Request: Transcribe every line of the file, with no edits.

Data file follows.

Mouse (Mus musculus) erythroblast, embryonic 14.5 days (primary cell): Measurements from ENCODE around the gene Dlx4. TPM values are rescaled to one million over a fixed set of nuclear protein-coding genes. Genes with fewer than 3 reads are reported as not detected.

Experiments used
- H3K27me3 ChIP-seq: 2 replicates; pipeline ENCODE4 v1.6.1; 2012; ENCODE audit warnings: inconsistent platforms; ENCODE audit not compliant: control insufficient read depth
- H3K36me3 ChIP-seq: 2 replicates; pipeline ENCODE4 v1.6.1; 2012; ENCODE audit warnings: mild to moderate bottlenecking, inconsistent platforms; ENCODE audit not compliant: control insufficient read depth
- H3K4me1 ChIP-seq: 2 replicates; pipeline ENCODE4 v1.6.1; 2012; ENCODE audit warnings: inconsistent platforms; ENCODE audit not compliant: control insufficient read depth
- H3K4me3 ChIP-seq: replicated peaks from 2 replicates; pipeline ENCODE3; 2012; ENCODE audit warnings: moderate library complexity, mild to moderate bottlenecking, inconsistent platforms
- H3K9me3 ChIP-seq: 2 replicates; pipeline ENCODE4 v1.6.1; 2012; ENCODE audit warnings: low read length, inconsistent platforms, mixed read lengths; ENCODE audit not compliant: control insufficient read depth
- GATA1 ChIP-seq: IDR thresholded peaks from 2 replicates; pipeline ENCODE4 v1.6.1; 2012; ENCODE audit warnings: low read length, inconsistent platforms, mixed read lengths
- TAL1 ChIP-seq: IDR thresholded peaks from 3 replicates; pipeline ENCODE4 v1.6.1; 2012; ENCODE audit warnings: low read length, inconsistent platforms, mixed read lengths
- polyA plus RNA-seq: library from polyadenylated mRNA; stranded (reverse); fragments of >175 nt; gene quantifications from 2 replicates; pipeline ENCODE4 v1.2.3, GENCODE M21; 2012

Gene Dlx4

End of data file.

Mouse (Mus musculus) erythroblast, embryonic 14.5 days (primary cell): Measurements from ENCODE around the gene Dlx4. TPM values are rescaled to one million over a fixed set of nuclear protein-coding genes. Genes with fewer than 3 reads are reported as not detected.

Experiments used
- H3K27me3 ChIP-seq: 2 replicates; pipeline ENCODE4 v1.6.1; 2012; ENCODE audit warnings: inconsistent platforms; ENCODE audit not compliant: control insufficient read depth
- H3K36me3 ChIP-seq: 2 replicates; pipeline ENCODE4 v1.6.1; 2012; ENCODE audit warnings: mild to moderate bottlenecking, inconsistent platforms; ENCODE audit not compliant: control insufficient read depth
- H3K4me1 ChIP-seq: 2 replicates; pipeline ENCODE4 v1.6.1; 2012; ENCODE audit warnings: inconsistent platforms; ENCODE audit not compliant: control insufficient read depth
- H3K4me3 ChIP-seq: replicated peaks from 2 replicates; pipeline ENCODE3; 2012; ENCODE audit warnings: moderate library complexity, mild to moderate bottlenecking, inconsistent platforms
- H3K9me3 ChIP-seq: 2 replicates; pipeline ENCODE4 v1.6.1; 2012; ENCODE audit warnings: low read length, inconsistent platforms, mixed read lengths; ENCODE audit not compliant: control insufficient read depth
- GATA1 ChIP-seq: IDR thresholded peaks from 2 replicates; pipeline ENCODE4 v1.6.1; 2012; ENCODE audit warnings: low read length, inconsistent platforms, mixed read lengths
- TAL1 ChIP-seq: IDR thresholded peaks from 3 replicates; pipeline ENCODE4 v1.6.1; 2012; ENCODE audit warnings: low read length, inconsistent platforms, mixed read lengths
- polyA plus RNA-seq: library from polyadenylated mRNA; stranded (reverse); fragments of >175 nt; gene quantifications from 2 replicates; pipeline ENCODE4 v1.2.3, GENCODE M21; 2012

Gene Dlx4